Mexican Peso holds steady after mixed US jobs report

July 5, 2024 9:16 pm

  • Mexican Peso hit an eight-day high of 17.99 before losing traction.
  • Light economic week in Mexico; upcoming data includes May CPI, Consumer Confidence, and Banxico meeting minutes.
  • US Nonfarm Payrolls exceed expectations; revisions to prior months fuel predictions of Fed easing.

The Mexican Peso was virtually flat against the US Dollar on Friday after seesawing within the 17.99 – 18.19 range. Mixed US jobs data sparked speculation that the Federal Reserve (Fed) could cut interest rates in September, sending the emerging market currency soaring before the USD/MXN trimmed its losses and traded at 18.08, posting minimal gains of 0.02%.

Wall Street trades mixed, while the Greenback stages a slim recovery against the Mexican currency. Mexico’s economic docket is empty, with traders eyeing the release of the Consumer Price Index (CPI) for May next week, along with Consumer Confidence and the Bank of Mexico’s (Banxico) last monetary policy meeting minutes.

The US Nonfarm Payrolls report for June beat estimates, though downward revisions to April and May’s figures prompted traders to increase their bets that the Fed will begin its easing cycle in September.

Additional data showed that Average Hourly Earnings (AHE) were flat monthly but dipped in the twelve months to June and the Unemployment Rate rose, according to the US Bureau of Labor Statistics (BLS).

Following the data release, US Treasury yields tumbled, with the 10-year benchmark note rate falling six-and-a-half basis points to 4.284%, a headwind for the US Dollar. Meanwhile, the US Dollar Index, which tracks the buck’s performance against six currencies, dropped 0.12% yet trimmed some earlier losses and is currently around 105.00.

According to the CME FedWatch Tool, the odds for a September 2024 cut are 70% higher than the chance a day ago of 66%.

Daily digest market movers: Mexican Peso rises further on US Dollar weakness

  • Banxico’s survey showed that economists estimate the Gross Domestic Product (GDP) to end the year at 2%, down from 2.1%. They expect Banxico to cut rates from 11.00% to 10.25%, up from 10.00% projected in May.
  • Some analysts in Mexico estimate the economy might slow down but dodge a recession, according to the National Statistics Agency (INEGI) Coincident Indicator. Despite that, they said reforms pushed by President Andres Manuel Lopez Obrador (AMLO), particularly the judiciary reform, could affect the country’s creditworthiness.
  • US Nonfarm Payrolls grew by 206K, exceeding the estimated 190K, but April and May were revised lower from 165K to 108K and 272K to 218K, respectively.
  • Average Hourly Earnings (AHE) edged lower from 4.1% to 3.9% YoY, as expected, while the Unemployment Rate rose from 4% to 4.1%.

Technical analysis: Mexican Peso stays near weekly lows, USD/MXN hovers around 18.10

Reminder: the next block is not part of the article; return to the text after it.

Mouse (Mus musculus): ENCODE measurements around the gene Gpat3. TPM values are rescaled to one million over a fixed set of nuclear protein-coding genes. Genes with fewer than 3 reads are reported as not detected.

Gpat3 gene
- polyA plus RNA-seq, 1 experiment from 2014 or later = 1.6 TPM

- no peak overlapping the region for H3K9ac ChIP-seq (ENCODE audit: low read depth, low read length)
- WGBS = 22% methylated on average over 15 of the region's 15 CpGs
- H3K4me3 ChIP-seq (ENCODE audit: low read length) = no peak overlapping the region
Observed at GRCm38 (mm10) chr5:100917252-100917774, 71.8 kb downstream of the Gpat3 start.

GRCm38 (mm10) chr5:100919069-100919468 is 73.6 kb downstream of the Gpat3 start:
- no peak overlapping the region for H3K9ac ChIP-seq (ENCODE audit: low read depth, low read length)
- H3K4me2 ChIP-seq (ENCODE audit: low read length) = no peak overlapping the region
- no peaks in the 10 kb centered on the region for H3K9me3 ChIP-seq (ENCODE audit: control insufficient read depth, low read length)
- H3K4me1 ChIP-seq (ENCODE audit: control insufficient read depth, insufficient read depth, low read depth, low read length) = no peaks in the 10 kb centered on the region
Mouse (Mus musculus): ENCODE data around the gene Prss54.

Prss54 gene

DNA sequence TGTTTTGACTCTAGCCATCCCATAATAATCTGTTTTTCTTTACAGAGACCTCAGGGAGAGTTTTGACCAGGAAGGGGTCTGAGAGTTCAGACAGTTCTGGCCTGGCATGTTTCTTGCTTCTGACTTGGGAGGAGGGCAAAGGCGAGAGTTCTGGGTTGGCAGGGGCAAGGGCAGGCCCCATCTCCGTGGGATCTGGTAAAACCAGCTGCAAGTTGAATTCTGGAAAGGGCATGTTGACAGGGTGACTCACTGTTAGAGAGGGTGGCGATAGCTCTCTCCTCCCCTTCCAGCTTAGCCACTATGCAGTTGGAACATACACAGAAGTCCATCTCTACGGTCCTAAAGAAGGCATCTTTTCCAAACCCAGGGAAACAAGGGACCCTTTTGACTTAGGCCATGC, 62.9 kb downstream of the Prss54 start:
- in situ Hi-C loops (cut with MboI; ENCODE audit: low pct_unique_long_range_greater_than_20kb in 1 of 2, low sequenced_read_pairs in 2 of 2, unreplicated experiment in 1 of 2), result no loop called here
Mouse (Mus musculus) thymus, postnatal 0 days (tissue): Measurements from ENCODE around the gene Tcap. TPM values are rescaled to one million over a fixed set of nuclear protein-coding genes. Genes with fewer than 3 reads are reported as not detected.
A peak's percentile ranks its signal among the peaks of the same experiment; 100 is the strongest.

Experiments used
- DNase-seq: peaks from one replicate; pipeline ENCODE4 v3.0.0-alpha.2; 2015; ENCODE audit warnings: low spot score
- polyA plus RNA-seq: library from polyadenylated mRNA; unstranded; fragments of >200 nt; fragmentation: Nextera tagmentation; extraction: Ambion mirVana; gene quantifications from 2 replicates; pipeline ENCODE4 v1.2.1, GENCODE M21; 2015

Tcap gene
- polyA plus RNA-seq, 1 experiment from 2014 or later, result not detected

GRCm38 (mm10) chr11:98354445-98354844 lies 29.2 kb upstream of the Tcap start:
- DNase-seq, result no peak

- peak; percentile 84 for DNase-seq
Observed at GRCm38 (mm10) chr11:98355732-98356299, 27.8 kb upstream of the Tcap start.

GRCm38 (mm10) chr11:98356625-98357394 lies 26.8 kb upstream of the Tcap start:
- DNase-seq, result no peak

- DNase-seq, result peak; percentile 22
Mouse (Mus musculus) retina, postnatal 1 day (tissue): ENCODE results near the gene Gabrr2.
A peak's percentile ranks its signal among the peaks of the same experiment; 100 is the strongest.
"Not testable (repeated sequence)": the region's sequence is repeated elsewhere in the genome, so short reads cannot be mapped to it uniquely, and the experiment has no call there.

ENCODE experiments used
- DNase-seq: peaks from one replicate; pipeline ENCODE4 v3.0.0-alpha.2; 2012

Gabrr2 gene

The USD/MXN dropped to an eight-day low of 17.99 just to find bids that pushed the exchange rate back toward the 18.10 area. Friday’s price action is forming a Doji candle, an indication that neither buyers nor sellers are winning the battle that could keep the exotic pair trading within the 18.00-18.10 in the short term.

Momentum shows a slight recovery as the Relative Strength Index (RSI) turned flat in bullish territory after posting three days of lower readings. This confirms the USD/MXN range-bound trading.

For a bullish resumption, the USD/MXN must surpass 18.10, followed by a rally above the June 28 high of 18.59, so buyers can challenge the YTD high at 18.99. Conversely, sellers will need a drop below 18.00, which could extend the pair’s decline toward the December 5 high, which turned support at 17.56, followed by the 50-day Simple Moving Average (SMA) at 17.37.

Banxico FAQs

The Bank of Mexico, also known as Banxico, is the country’s central bank. Its mission is to preserve the value of Mexico’s currency, the Mexican Peso (MXN), and to set the monetary policy. To this end, its main objective is to maintain low and stable inflation within target levels – at or close to its target of 3%, the midpoint in a tolerance band of between 2% and 4%.

The main tool of the Banxico to guide monetary policy is by setting interest rates. When inflation is above target, the bank will attempt to tame it by raising rates, making it more expensive for households and businesses to borrow money and thus cooling the economy. Higher interest rates are generally positive for the Mexican Peso (MXN) as they lead to higher yields, making the country a more attractive place for investors. On the contrary, lower interest rates tend to weaken MXN. The rate differential with the USD, or how the Banxico is expected to set interest rates compared with the US Federal Reserve (Fed), is a key factor.

Banxico meets eight times a year, and its monetary policy is greatly influenced by decisions of the US Federal Reserve (Fed). Therefore, the central bank’s decision-making committee usually gathers a week after the Fed. In doing so, Banxico reacts and sometimes anticipates monetary policy measures set by the Federal Reserve. For example, after the Covid-19 pandemic, before the Fed raised rates, Banxico did it first in an attempt to diminish the chances of a substantial depreciation of the Mexican Peso (MXN) and to prevent capital outflows that could destabilize the country.

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